The consensus around here is that winds in Hauraki Gulf average 14 knots: That's zero one day, 28 knots the next.
That old joke is proving too true. For the 13th time in the two-month-old America's Cup season, racing was called off today, this time for too much wind after cancellation Saturday for too little. U.S. rivals OneWorld and Stars & Stripes flailed around in rough seas for an hour before the Race Committee sent them home, along with Prada and Sweden's Victory.
Conditions were so rough, the Swedish boat damaged a boom just waiting for the winds to moderate. Seas were sharp and cresting under gray, stormy skies. The four teams will try again Monday to sail the first race of their best-of-seven series.
Organizers of the Louis Vuitton Cup set wind limits for racing before the regatta began Oct. 1. Races are not started in less than 7 knots of wind or more than 19. The upper limit is designed to protect the fragile Cup boats during the stormy spring, so that teams don't have to overbuild for conditions that are not expected to prevail in calmer February, when the winning challenger faces Team New Zealand for the Cup.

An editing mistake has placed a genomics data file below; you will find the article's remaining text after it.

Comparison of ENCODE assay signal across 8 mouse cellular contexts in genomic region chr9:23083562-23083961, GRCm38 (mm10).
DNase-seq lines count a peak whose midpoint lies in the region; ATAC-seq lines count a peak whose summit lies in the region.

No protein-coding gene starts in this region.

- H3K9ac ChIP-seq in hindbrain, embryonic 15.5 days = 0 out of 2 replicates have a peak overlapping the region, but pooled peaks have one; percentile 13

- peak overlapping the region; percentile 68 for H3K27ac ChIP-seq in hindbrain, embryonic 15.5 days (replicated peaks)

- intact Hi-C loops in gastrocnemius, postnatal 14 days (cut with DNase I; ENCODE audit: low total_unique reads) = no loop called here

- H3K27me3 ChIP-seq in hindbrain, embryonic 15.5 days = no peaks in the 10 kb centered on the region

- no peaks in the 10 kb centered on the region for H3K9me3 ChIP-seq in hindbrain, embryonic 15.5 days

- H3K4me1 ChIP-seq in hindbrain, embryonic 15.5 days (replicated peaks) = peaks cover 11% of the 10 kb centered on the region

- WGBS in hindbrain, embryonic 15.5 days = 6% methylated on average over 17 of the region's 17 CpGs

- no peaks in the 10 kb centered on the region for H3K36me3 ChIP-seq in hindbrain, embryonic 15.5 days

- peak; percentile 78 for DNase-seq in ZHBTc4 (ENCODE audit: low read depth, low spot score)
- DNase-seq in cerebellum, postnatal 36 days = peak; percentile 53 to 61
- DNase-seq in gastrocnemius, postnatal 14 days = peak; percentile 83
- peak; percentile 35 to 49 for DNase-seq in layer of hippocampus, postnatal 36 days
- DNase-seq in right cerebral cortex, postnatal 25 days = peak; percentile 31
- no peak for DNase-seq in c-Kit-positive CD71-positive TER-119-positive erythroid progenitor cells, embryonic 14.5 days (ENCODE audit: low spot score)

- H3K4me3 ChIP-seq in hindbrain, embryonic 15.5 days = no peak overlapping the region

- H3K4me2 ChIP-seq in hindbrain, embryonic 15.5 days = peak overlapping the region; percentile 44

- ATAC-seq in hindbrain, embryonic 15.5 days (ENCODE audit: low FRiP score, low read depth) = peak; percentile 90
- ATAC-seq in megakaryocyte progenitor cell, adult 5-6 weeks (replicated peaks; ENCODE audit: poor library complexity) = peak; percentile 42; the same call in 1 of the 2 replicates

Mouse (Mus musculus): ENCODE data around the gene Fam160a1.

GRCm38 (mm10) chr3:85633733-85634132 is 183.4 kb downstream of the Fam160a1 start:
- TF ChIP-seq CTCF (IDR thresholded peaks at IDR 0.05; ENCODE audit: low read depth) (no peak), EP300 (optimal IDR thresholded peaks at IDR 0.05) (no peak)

The rules, which will not apply during the best-of-nine Cup match Feb. 15, subject competitors to some ridicule. The race boats were towed out today through a fleet of classic wooden yachts holding a race of their own. The 80-year-old wooden boats boomed along under full sail, leaving some observers wondering whether the Cup rules are overprotective.
OneWorld skipper Peter Gilmour, an Australian, said he expects the weather to moderate soon as spring gives way to Southern Hemisphere summer and sea breezes begin to dominate the pattern. The winner of the OneWorldStars & Stripes and Sweden-Prada matchups advance to challenger semifinals on Dec. 9.